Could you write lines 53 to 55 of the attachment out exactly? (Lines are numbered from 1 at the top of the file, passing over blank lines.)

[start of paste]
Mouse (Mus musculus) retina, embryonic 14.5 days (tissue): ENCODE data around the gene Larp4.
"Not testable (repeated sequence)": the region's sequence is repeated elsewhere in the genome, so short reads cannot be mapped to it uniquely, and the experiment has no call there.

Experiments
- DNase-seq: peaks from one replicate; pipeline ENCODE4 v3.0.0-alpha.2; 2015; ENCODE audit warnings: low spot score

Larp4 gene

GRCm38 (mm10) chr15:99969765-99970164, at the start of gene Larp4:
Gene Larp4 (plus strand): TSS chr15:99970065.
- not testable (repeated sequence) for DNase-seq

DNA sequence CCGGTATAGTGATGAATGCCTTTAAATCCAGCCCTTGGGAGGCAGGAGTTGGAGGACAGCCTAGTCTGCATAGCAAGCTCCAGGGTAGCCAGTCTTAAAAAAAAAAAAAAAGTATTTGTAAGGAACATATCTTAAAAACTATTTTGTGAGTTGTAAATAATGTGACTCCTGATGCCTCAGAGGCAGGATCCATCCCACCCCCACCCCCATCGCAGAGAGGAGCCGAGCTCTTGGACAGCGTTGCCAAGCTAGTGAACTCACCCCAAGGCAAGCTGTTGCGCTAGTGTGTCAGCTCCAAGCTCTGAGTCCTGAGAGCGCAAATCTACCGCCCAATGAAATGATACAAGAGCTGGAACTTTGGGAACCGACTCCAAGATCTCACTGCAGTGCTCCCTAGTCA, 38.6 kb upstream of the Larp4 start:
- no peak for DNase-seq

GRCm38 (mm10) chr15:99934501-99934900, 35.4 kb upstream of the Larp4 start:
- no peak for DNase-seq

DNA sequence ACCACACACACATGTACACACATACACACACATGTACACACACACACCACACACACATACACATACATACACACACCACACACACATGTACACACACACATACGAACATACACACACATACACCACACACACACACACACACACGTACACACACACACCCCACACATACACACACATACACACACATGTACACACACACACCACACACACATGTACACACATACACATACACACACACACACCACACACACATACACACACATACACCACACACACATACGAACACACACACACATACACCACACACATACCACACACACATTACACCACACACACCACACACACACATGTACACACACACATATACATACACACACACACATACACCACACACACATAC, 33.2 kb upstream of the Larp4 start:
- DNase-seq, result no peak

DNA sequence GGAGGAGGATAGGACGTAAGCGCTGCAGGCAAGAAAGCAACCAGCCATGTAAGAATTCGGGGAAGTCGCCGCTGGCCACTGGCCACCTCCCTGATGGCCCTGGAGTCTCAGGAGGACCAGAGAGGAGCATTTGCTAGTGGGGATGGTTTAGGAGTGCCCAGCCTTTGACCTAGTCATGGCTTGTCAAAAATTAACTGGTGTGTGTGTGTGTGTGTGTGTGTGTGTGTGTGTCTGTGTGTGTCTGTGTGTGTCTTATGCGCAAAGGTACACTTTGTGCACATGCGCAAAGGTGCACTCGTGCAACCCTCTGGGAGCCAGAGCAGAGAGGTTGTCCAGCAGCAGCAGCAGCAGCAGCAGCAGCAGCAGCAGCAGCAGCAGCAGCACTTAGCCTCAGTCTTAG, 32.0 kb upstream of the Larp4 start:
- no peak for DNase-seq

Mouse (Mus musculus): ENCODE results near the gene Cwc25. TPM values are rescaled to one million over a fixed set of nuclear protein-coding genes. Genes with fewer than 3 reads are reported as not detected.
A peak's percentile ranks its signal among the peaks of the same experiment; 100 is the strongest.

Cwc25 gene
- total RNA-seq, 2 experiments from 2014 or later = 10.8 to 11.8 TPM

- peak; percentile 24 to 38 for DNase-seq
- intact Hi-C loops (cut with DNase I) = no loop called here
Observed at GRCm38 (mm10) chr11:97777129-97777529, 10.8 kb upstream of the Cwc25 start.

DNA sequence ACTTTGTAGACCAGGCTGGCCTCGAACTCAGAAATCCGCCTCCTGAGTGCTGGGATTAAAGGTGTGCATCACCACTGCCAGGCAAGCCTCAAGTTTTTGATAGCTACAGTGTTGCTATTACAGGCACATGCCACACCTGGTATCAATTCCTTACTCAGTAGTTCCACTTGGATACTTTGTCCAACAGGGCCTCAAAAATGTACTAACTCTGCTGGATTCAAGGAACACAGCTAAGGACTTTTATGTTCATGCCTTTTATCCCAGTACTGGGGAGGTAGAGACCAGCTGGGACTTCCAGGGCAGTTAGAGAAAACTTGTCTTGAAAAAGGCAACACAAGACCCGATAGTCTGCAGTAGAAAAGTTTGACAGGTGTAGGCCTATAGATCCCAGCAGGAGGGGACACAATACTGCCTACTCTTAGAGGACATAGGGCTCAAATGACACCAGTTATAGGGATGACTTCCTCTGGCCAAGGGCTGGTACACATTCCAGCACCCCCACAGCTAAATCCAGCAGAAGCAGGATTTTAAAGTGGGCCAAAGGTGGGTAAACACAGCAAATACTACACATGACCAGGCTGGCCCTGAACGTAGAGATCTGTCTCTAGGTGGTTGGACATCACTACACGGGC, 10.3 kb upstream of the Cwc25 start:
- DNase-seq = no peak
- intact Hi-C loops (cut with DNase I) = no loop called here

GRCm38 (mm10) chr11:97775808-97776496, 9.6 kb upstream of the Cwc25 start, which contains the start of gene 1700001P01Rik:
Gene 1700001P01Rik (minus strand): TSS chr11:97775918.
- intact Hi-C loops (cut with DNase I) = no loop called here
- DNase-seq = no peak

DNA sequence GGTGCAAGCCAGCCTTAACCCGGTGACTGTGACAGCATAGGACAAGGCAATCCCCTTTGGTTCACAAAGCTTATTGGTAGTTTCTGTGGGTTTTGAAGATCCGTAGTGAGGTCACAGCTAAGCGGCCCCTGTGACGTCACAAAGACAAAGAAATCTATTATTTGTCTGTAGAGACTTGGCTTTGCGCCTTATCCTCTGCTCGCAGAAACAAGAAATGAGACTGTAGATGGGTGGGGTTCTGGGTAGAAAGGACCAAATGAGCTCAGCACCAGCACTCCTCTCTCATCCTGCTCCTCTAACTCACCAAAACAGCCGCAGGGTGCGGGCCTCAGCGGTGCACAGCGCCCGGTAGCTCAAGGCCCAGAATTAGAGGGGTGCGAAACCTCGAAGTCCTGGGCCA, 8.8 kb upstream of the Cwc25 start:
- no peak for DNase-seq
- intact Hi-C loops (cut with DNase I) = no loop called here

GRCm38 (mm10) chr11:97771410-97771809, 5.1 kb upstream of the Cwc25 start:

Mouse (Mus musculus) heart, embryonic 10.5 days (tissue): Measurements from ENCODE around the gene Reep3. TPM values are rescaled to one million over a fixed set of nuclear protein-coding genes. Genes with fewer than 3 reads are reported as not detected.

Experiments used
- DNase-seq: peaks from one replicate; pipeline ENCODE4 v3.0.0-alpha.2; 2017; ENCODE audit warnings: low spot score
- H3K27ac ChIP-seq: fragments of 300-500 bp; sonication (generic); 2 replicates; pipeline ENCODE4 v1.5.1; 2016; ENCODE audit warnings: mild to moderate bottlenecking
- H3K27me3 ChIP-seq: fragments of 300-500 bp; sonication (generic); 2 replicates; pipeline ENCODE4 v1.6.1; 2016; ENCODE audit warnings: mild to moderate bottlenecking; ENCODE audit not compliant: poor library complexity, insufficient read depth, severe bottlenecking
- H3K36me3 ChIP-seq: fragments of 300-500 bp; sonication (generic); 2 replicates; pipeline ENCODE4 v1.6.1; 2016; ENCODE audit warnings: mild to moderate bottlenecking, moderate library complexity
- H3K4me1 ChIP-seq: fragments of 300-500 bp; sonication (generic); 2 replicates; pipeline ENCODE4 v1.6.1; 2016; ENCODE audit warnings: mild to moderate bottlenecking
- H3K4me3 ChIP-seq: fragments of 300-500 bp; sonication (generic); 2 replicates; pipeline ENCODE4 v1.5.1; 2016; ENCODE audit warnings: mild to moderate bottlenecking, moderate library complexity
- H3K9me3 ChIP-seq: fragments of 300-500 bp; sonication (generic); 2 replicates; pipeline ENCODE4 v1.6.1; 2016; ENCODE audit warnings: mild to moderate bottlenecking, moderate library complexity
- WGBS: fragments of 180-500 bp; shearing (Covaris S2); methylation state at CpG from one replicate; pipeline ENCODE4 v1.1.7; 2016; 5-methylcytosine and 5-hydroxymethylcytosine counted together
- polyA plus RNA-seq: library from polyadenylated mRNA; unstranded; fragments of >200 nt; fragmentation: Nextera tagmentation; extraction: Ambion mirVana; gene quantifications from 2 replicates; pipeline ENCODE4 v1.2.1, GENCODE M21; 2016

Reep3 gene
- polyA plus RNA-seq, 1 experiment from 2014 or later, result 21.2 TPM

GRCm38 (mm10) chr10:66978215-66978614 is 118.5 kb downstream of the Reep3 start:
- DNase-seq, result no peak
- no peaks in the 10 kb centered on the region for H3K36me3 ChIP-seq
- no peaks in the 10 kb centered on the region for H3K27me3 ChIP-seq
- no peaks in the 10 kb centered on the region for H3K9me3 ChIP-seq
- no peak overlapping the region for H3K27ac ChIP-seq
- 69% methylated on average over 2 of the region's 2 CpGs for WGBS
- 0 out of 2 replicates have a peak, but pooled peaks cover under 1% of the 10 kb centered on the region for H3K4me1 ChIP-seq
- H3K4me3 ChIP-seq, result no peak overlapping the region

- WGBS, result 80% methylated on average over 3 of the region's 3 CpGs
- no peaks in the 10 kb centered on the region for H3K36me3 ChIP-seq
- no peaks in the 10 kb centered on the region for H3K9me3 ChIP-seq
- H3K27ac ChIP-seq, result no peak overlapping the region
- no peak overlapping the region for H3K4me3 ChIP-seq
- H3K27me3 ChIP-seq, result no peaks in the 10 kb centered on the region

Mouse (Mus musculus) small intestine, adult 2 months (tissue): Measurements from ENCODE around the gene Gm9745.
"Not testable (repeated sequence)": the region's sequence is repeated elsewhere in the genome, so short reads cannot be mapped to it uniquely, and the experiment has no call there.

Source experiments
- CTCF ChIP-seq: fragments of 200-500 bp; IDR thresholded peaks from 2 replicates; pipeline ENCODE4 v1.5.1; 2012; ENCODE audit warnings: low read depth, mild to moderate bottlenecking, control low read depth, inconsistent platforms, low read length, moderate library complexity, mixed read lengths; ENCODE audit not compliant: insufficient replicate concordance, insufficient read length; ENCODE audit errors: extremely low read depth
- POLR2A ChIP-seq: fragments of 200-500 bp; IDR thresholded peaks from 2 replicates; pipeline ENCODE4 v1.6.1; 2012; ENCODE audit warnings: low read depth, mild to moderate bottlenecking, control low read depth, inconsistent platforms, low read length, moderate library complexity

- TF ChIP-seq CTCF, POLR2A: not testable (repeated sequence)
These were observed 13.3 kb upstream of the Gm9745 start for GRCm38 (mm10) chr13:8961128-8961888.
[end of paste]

- no peak overlapping the region for H3K27ac ChIP-seq
- 69% methylated on average over 2 of the region's 2 CpGs for WGBS
- 0 out of 2 replicates have a peak, but pooled peaks cover under 1% of the 10 kb centered on the region for H3K4me1 ChIP-seq